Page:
His opinion on Kibaki’s economic policies was equally harsh. “With the shilling in a free fall, basic commodities out of reach for ordinary Kenyans, millions starving year after year, the poor getting poorer and the few privileged stealing more from the coffers of the State, Mr Kibaki’s disastrous economic policies will leave an indelible imprint on Kenya’s history far beyond his term.”
He also felt that, “the typical new billionaire is a man who was on financial death row in 2002. In 2003, he was appointed to head an important state organ. From 2003 to 2011, he has been benefiting through kickbacks in tenders and procurement.” In reality, there is nothing being done by President Kibaki to stop public funds from being siphoned into private hands, despite his repeated directives against corruption. It means that he has accepted and encouraged corrupt means of generating private wealth through State coffers. Ahmednasir fears that, “these billionaires, with their ill-gotten wealth, pose the greatest threat to stability in the next administration. They will probably try to destabilise it using their wealth.” Further, he asserted that by allowing wealth to be created illegally, Kibaki is deliberately promoting “communal empowerment” within a certain ethnic group.
Another piece published in the Nairobi Law Monthly titled: “Kibaki era billionaire flex their muscles” (May, 2011), suggested that Kibaki’s leadership has seen the emergence of more billionaires than the previous regimes. It also gave a historical perspective of how such billionaires “from one part of the country” were created. “The emergence of a new class of wealth owners is a tectonic shift never witnessed since the 1960s when then-Minister for Commerce, the late Dr Gikonyo Kiano, handed over enterprises owned mostly by Kenyan Asians to a select elite and motley Murang’a business operatives. Since then, the only changeover in business would involve unsophisticated speculative grabbing of property by Moi operatives and a group of newly rich Kenyans of Asian origin who took advantage of the arbitrage of Rift Valley power brokers.” Murang’a County in Central province has 12 billionaires who emerged during the era of President Kibaki.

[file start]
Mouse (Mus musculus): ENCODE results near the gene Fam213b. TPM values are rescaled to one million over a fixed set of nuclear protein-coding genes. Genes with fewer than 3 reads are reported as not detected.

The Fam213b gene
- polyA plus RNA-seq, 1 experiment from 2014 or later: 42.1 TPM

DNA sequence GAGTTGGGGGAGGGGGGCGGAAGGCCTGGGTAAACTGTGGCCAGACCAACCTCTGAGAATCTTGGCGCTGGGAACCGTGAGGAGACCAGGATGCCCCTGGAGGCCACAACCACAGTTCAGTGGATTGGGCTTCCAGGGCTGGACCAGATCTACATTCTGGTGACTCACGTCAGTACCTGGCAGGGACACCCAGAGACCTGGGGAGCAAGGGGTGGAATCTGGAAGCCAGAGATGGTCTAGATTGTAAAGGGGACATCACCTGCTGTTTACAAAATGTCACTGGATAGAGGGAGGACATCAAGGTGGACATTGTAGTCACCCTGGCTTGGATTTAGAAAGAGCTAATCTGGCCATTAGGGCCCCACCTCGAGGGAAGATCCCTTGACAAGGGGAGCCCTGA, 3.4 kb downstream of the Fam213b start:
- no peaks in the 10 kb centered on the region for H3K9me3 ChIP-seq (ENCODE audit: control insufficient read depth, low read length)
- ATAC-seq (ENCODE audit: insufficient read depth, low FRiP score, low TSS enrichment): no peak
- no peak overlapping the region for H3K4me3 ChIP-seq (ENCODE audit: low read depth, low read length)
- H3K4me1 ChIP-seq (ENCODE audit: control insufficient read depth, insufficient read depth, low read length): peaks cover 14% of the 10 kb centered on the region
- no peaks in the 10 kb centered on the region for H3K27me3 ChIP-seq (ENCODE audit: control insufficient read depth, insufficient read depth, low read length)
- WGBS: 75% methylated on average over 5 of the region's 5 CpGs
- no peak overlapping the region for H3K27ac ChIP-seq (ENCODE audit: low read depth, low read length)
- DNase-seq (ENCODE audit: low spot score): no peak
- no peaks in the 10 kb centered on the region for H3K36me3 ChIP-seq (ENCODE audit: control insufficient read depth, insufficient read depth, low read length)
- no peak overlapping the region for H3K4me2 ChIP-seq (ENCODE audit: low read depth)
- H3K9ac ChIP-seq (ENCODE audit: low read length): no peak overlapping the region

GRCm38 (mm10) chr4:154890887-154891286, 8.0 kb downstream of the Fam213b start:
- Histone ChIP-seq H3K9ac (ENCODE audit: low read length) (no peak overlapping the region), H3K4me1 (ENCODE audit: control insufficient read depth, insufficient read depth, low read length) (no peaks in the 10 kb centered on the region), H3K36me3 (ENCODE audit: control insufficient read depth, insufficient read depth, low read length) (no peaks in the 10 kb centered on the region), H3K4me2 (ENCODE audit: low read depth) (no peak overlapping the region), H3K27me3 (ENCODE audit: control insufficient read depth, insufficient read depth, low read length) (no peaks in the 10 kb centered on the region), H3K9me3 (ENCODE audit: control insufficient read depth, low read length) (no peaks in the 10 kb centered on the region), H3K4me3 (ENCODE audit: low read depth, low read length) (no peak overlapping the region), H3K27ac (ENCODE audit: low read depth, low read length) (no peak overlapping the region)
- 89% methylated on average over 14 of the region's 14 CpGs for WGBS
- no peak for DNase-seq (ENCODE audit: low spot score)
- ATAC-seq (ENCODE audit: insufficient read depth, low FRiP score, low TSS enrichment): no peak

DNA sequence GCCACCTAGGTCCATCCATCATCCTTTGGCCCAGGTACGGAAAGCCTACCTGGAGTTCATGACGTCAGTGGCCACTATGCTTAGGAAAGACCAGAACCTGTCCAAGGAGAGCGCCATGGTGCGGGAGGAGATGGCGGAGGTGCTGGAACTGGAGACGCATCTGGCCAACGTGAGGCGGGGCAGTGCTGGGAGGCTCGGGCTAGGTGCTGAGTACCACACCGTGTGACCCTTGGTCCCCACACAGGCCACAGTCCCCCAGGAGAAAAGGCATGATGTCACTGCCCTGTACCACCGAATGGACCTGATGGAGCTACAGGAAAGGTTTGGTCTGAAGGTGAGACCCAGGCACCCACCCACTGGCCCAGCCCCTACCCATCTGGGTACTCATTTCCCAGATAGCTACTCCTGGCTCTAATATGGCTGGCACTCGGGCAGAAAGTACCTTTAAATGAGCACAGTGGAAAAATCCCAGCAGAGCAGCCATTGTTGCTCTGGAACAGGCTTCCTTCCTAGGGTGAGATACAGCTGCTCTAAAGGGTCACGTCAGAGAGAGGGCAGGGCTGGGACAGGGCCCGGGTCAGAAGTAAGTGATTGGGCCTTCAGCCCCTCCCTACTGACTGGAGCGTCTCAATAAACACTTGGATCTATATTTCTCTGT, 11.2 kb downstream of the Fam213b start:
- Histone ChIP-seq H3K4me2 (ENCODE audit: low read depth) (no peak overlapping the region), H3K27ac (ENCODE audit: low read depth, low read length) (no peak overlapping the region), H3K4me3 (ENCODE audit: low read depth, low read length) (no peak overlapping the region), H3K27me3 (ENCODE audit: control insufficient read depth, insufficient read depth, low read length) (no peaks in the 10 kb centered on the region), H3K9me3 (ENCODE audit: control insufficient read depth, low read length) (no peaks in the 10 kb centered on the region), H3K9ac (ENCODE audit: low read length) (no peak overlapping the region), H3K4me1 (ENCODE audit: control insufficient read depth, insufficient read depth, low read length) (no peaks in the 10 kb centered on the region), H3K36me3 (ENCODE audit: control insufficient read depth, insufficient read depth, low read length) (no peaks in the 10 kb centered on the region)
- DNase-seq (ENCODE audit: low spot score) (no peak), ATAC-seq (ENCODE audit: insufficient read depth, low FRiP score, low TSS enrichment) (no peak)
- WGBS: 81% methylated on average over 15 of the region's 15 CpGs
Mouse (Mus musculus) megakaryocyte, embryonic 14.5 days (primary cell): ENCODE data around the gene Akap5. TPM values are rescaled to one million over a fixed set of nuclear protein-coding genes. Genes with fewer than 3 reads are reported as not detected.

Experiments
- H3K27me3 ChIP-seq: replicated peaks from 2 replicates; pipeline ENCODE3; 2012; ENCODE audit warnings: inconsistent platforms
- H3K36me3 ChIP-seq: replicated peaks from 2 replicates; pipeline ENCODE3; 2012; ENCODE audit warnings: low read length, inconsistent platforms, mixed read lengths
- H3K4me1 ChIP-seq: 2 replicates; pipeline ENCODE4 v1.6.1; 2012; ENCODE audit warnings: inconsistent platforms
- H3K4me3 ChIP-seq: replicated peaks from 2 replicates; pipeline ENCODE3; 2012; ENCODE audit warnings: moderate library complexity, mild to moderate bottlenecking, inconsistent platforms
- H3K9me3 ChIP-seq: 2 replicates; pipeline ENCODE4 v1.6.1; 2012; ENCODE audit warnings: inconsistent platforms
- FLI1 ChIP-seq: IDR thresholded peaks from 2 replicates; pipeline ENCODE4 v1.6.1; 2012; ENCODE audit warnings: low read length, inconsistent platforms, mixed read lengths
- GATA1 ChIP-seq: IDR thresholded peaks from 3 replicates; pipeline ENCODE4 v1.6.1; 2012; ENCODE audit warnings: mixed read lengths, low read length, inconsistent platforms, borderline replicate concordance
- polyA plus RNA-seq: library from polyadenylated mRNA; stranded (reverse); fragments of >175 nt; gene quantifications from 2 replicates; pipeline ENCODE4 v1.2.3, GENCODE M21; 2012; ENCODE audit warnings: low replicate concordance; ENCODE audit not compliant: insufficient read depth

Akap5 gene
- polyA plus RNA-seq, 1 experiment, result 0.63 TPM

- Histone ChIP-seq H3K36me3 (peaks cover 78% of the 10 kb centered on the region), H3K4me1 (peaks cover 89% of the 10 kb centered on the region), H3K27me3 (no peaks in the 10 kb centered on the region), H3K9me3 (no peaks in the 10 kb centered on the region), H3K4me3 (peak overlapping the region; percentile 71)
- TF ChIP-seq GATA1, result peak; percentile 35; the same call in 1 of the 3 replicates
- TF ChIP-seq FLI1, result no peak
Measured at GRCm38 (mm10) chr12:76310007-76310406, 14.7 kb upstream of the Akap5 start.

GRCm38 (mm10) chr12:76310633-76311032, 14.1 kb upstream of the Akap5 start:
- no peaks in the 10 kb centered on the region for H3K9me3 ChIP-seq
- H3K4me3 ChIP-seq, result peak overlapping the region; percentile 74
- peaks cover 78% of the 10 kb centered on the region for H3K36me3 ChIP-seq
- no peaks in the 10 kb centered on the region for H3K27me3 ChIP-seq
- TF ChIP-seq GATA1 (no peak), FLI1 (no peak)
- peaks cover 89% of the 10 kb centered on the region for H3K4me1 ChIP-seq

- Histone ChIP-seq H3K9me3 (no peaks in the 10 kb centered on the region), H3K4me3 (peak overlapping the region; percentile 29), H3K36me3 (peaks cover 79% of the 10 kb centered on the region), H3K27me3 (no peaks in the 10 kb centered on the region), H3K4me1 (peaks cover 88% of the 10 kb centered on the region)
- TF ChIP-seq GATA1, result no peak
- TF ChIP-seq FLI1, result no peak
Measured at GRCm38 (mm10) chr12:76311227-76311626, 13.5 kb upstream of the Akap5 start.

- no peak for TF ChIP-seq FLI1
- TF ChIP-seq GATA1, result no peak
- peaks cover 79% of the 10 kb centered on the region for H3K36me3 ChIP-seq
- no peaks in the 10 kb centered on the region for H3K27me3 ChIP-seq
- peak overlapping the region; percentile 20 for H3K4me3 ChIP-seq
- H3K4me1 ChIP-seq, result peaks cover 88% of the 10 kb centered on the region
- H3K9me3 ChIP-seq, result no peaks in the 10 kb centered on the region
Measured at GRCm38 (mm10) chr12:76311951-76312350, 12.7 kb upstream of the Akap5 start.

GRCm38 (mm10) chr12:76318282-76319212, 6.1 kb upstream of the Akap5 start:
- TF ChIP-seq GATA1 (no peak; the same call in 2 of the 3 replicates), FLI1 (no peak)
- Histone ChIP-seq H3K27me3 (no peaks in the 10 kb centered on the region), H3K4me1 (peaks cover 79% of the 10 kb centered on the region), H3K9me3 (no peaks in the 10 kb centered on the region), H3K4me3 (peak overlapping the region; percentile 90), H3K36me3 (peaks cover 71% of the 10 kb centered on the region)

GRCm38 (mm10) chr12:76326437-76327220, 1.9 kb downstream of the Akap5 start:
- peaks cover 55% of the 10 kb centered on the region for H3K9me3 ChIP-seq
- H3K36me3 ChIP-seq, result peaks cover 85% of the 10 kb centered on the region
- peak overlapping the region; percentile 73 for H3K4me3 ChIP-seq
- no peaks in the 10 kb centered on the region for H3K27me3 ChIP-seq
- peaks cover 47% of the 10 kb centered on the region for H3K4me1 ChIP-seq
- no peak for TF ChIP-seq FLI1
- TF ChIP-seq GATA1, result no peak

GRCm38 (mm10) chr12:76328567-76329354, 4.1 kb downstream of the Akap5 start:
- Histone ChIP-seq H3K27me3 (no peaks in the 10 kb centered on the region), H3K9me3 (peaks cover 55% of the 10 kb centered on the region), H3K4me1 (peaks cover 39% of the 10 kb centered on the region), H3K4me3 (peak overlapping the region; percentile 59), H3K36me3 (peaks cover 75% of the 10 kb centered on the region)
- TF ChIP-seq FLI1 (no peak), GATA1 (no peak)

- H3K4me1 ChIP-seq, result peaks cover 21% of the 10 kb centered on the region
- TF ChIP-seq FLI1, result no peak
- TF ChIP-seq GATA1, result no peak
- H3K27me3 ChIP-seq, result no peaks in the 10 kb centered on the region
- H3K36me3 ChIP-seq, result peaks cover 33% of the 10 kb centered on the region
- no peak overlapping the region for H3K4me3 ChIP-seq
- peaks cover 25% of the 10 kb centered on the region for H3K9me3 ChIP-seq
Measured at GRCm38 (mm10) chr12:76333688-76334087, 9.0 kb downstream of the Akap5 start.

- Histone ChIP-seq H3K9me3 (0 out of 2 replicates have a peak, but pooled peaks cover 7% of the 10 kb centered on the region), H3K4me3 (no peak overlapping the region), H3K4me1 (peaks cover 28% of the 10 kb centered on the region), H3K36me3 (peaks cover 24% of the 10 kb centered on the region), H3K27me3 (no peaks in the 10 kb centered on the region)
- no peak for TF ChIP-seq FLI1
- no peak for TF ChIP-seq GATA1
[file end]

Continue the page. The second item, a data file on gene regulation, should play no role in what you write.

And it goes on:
Is Vision 2030 realistic?
On October 30th 2006, President Kibaki launched the process of Vision 2030, which is the blueprint for transforming Kenya into a middle-income economy, covering the period 2008-2030. If implemented successfully, all Kenyans will have a high quality of life by 2030. However, in a Wikileaks cable released in September 2011, the Vision was criticized for being just another of the many sugar-coated government dreams. Former American Ambassador to Kenya Michael Ranneberger, noted in 2007 that: “Vision 2030 often reads like a naive call for a perfect society, smacking a bit of old-fashioned socialist central planning.” The cable claimed that the Kenyan government is good at charting development plans but does not implement them. “But with the right leadership and a little bit of luck, Vision 2030, even if only partially successful, could help frame a reform agenda that puts Kenya on a higher growth path,” he wrote.
How does the Kenyan government expect to join the middle-income category if say, it cannot invest heavily in research and development? With grand cash theft in the free primary education (FPE) program, what kind of skills-base is it building among public school children? The 2011 results of the Kenya Certificate of Primary Education (KCPE) were an indictment of the poorly-run program, especially without adequate teachers to impart basic literacy skills.